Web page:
- New York (24.7% of workers are in unions)
- Hawaii (20.3%)
- Alaska (19.6%)
- Connecticut (16.9%)
- Washington (16.8%)
The publication also put together a list of the weakest unions, with the lowest percentages of union membership compared to other states in the country. In terms of numbers alone, Wyoming has the fewest union workers in the country, with fewer than 19,000 union members. Here are the states with the lowest percentages:
- South Carolina (2.1%)
- North Carolina (3.0%)
- Utah (3.9%)
- Georgia (4.0%)
- Texas (4.5%)
2. Paid family leave
San Francisco and the state of New York made history in early 2016 by being some of the first governments to enact paid family leave laws that are more in line with the statues of other countries. San Francisco allows for six weeks of fully paid leave for mothers, fathers, and same-sex couples, while New York allows for three months of leave, allowing workers to still collect a share of their salary for that entire time.
With New York’s policy change, it joins just three other states with paid family leave for private-sector workers, including New Jersey, California, and Rhode Island. Paid leave and sick leave tend to stereotypically affect women the most — fairly or not. As a result, it’s been a focus of the Institute for Women’s Policy Research, which graded each state on its paid leave policies (many affect both men and women). None of the states earned an “A” grade, but here are the top five states, according to the institute:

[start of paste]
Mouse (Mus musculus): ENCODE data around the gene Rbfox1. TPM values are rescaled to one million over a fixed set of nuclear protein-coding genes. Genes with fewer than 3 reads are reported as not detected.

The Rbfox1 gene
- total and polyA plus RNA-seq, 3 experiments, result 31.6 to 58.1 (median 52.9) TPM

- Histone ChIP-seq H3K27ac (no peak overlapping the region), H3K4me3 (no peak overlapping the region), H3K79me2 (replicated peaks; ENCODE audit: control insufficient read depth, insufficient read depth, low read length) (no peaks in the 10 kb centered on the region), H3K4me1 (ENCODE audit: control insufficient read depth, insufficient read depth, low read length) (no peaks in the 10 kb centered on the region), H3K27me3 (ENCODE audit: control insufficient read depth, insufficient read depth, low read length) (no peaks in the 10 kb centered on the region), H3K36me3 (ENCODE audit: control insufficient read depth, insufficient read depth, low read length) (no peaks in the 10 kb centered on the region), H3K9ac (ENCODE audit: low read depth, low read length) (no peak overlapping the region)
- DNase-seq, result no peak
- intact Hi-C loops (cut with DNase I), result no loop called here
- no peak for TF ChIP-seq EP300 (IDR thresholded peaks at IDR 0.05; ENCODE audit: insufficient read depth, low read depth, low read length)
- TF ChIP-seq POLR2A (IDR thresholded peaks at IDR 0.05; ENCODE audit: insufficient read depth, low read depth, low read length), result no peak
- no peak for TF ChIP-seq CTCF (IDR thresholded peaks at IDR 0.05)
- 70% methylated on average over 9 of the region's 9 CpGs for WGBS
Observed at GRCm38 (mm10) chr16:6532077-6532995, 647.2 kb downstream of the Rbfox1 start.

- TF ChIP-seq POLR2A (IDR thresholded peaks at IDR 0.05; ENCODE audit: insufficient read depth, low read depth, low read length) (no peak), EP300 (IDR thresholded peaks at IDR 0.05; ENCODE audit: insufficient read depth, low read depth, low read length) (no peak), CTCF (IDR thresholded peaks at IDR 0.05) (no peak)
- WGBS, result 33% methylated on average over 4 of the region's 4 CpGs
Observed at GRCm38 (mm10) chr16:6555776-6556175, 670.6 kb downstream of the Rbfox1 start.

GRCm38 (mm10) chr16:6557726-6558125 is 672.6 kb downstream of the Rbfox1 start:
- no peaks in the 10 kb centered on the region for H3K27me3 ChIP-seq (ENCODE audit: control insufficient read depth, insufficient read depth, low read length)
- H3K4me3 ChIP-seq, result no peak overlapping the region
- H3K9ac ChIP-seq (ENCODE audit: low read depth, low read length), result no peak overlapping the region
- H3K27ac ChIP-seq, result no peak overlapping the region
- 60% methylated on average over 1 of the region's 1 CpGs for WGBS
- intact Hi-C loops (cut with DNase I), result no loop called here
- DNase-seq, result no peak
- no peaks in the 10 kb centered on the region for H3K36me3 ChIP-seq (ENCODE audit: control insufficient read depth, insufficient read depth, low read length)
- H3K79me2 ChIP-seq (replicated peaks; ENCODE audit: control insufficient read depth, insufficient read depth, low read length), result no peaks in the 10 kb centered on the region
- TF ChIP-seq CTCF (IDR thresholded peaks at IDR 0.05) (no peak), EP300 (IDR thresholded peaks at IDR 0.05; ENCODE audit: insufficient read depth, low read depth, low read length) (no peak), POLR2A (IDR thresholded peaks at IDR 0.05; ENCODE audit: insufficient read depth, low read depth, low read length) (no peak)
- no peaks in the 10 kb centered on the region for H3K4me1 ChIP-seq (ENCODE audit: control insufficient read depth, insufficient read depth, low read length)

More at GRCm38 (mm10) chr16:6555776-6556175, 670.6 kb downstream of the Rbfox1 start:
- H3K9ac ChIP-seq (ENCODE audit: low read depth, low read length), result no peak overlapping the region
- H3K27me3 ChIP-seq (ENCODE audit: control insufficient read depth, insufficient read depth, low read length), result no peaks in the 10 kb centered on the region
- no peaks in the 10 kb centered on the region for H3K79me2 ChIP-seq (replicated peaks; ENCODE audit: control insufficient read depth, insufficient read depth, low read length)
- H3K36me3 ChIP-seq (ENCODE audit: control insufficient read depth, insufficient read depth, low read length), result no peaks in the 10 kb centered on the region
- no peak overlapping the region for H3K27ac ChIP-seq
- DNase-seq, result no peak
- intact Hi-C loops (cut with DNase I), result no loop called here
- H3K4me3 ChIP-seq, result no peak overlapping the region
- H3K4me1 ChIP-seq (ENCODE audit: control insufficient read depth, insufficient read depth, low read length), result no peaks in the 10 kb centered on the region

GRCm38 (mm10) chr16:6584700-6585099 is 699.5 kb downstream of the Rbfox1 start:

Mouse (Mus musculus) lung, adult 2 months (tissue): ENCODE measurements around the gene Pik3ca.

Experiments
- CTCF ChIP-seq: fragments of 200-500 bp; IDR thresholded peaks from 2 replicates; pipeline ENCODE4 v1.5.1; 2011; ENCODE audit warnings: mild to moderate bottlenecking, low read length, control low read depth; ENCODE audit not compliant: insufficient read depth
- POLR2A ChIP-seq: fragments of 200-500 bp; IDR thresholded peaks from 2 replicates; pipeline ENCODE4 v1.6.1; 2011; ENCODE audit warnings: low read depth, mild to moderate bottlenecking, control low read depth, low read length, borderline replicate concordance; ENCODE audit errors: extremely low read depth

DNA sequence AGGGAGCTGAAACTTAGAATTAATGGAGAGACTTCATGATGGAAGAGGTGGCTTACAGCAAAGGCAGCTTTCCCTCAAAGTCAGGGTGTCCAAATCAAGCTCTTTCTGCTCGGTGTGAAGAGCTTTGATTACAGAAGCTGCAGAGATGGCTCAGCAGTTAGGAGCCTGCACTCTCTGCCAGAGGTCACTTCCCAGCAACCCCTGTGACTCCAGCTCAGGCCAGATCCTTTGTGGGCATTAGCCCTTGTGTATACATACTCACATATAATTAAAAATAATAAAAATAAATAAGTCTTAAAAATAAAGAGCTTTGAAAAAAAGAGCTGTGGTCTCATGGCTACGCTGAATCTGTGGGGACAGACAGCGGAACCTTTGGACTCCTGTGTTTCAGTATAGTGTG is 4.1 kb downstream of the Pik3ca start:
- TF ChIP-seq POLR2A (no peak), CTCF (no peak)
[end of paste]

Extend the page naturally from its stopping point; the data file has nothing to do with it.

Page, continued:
- New York (B)
- California (B)
- Washington, D.C. (B)
- New Jersey (B-)
- Rhode Island (B-)
The institute did, however, fail a few states for their lack of paid leave policies and provisions. Here are those bottom-rung states, according to the institute:
- Indiana (F)
- Utah (F)
- Montana (F)
- Mississippi (D-)
- Wyoming (D-)
“Privilege” is still a word that can divide people in the United States — in terms of who has it, and who doesn’t. Unfortunately, this is true of the workplace just as it is in everyday society. Though these are far from the only discriminations out there, we broke down the best and worst states for anti-discrimination laws in terms of gender, race, and sexual orientation.